Twenty-four-year-old Dutchman Martijn Maaskant (Garmin-Slipstream p/b Chipotle) finished a remarkable fourth in his first attempt at Paris-Roubaix in 2008. Unfortunately, two crashes in crucial areas of this year’s race left him at the bottom end of the finishing field.
Garmin-Slipstream had at least six bikes at the ready for Maaskant to accommodate mechanical failures and at least two of those machines were dedicated Paris-Roubaix rigs specially designed to deal with the unique rigours of the day.
Team sponsor Felt built the bikes using a mix of F1 SL and F1 Sprint materials to provide both pave-proof durability along with a reasonably comfortable rear end. The fork also uses a thicker carbon steerer tube for improved impact and fatigue resistance.
Frame weight with paint is estimated by Felt to be about 1125g while the reinforced fork adds another 375g.
If Maaskant’s bike looks familiar, it should. It’s identical to the one he used for last year’s bid and everyone involved had enough confidence in the subtle modifications Felt introduced then to use it again for this year’s race.
Tweaks included longer chain stays that are also indented at the tyre, a seat stay assembly shifted further upwards, special rear dropouts that lower the bottom bracket plus longer alloy fork tips with additional rake.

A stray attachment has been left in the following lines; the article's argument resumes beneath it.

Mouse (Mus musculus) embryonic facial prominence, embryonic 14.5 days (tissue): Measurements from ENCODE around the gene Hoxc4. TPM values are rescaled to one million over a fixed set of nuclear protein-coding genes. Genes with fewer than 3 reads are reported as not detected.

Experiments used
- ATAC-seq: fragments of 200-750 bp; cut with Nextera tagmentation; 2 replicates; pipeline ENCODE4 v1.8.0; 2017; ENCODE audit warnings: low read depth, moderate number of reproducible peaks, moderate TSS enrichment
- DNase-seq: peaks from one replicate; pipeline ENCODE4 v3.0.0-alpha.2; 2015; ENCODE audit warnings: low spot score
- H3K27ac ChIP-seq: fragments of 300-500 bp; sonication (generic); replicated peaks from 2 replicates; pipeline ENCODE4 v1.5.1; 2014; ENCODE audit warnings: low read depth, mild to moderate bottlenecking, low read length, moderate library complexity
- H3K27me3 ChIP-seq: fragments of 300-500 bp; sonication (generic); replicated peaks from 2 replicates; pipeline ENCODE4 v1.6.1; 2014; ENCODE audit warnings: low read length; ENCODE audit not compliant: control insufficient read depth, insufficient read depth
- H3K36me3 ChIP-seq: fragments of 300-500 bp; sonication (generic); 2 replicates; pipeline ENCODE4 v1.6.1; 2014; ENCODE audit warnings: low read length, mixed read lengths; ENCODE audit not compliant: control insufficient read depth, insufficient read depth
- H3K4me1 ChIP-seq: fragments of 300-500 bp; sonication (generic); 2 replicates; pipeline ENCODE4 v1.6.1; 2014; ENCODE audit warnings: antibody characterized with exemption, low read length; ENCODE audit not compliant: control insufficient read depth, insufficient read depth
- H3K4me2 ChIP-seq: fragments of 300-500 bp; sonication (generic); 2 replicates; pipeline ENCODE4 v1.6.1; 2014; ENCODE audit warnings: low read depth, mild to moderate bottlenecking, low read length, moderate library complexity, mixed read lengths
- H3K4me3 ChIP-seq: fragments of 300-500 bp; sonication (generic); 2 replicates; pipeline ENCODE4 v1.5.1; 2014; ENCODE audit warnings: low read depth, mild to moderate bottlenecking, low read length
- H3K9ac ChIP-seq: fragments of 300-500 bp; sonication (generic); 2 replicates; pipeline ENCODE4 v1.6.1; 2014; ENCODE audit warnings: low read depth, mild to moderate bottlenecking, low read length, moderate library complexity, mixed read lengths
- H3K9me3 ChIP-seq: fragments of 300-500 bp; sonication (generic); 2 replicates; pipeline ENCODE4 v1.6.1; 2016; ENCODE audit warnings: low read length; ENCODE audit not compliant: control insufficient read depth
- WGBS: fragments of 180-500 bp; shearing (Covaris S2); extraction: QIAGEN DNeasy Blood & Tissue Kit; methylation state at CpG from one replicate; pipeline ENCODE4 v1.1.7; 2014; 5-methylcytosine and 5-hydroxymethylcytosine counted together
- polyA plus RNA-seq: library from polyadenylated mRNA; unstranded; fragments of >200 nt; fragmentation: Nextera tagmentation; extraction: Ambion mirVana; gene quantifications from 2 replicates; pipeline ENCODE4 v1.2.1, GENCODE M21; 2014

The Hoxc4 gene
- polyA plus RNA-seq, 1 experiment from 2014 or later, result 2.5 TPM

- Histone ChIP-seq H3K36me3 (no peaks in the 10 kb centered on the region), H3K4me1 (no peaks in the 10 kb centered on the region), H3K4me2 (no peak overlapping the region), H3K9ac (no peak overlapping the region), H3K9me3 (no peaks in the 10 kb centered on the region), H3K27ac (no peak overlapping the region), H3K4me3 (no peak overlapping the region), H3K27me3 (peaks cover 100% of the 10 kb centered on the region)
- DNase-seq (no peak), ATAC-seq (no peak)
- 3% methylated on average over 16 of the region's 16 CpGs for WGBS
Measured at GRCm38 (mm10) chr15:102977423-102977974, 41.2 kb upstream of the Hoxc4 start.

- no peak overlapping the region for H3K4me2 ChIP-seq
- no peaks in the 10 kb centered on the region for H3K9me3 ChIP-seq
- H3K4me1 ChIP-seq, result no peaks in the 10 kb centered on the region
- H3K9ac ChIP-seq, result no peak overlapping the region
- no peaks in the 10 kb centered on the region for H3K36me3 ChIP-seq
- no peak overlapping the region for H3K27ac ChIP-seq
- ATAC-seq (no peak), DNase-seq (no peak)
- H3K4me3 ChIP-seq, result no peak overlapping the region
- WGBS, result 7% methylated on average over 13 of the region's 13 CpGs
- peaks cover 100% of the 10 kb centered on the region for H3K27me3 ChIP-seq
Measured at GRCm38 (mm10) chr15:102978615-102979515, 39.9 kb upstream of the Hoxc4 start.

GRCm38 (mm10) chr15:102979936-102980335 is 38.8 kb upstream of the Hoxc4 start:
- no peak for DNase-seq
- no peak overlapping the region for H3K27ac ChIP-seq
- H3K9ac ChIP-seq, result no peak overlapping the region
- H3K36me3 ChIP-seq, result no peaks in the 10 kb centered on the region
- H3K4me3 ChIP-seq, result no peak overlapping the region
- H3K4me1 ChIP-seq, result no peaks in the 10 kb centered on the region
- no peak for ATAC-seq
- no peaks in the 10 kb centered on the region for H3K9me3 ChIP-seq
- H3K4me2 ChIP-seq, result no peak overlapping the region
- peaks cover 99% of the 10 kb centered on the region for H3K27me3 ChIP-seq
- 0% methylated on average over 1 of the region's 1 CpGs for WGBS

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All of these substitutions yield extra tyre and brake clearance as well as a longer wheelbase and lower centre of gravity for more stable handling – all critical changes for Paris-Roubaix’s anything-but-even and often dangerous road surfaces.
The legendary cobbles of the Arenberg forest are some of the most demanding of the race – not only for their roughness but also the speed at which the riders usually attack them – and they claimed a handful of the Zipp carbon rims the team ran last year.
This time around Zipp provided Maaskant and his team-mates with prototype 303 rims that are said to be much more resistant to impact damage than before. The new rims boast a toroidal profile similar to Zipp’s 1080 and are substantially wider than before – roughly 27mm at their midsection. They also sport angled braking surfaces that are said to marginally improve stopping ability. Exact strength-enhancing measures are still yet to be disclosed by Zipp but some variant of their recent
The rims may be new but Maaskant’s componentry was not as he and the rest of Garmin-Slipstream tackled Paris-Roubaix using previous-generation Shimano Dura-Ace groups augmented with ceramic bearings from sponsor CeramicSpeed and long-reach brake calipers.
Though marginally heavier than the latest 7900 version, the team says 7800’s greater use of forged alloy construction makes it more tolerant of crashes.
Other tweaks included flatlander gearing – Maaskant used 46/53T chainrings and an 11-21T cassette.
Cockpit components included a 3T bar and stem and a camouflaged Thomson layback seatpost – all in aluminium – and the rest of the bike was rounded out with a fi’zi:k Nisene saddle, Arundel stainless steel bottle cages,
For full results, report and photos of Paris-Roubaix, visit Cyclingnews.com